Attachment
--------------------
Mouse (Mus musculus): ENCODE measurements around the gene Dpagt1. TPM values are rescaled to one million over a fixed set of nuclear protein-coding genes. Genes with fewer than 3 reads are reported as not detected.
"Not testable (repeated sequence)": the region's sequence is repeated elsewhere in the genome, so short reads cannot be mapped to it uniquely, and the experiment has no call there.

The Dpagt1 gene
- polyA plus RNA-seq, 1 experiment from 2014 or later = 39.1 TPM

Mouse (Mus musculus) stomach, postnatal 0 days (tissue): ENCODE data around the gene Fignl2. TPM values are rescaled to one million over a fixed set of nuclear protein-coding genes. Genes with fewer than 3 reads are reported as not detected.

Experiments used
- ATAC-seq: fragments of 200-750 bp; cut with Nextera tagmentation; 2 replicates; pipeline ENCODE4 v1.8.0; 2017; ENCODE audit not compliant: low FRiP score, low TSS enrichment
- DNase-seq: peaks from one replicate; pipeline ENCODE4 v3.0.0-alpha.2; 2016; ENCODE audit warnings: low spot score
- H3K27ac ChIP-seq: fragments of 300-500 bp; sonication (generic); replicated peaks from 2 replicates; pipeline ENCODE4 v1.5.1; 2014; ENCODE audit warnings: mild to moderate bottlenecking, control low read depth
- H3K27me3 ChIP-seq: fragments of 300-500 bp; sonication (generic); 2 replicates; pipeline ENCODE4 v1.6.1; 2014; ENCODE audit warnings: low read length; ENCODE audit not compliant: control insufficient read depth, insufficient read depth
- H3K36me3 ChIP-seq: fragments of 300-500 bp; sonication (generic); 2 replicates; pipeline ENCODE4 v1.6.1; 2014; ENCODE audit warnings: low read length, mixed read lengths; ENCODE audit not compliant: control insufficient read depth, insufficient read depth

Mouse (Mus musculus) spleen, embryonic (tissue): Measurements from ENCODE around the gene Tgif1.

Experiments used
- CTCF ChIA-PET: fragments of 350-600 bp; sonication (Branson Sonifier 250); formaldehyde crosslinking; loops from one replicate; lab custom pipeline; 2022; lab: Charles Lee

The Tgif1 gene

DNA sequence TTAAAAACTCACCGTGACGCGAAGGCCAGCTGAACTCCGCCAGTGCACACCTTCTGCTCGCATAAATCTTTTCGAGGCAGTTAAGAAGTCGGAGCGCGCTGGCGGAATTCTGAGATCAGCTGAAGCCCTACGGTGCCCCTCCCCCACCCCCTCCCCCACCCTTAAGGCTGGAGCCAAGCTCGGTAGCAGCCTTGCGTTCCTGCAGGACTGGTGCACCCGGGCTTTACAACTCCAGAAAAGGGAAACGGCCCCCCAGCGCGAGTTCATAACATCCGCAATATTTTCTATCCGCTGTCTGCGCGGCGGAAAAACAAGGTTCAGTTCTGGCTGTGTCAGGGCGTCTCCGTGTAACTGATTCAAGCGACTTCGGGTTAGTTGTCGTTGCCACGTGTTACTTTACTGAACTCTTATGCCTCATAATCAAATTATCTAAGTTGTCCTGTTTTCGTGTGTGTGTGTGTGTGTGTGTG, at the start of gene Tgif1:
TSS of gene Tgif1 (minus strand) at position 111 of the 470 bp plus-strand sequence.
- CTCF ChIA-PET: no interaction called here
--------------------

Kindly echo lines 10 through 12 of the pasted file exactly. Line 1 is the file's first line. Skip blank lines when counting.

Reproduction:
- H3K27me3 ChIP-seq: fragments of 300-500 bp; sonication (generic); 2 replicates; pipeline ENCODE4 v1.6.1; 2014; ENCODE audit warnings: low read length; ENCODE audit not compliant: control insufficient read depth, insufficient read depth
- H3K36me3 ChIP-seq: fragments of 300-500 bp; sonication (generic); 2 replicates; pipeline ENCODE4 v1.6.1; 2014; ENCODE audit warnings: low read length, mixed read lengths; ENCODE audit not compliant: control insufficient read depth, insufficient read depth

Mouse (Mus musculus) spleen, embryonic (tissue): Measurements from ENCODE around the gene Tgif1.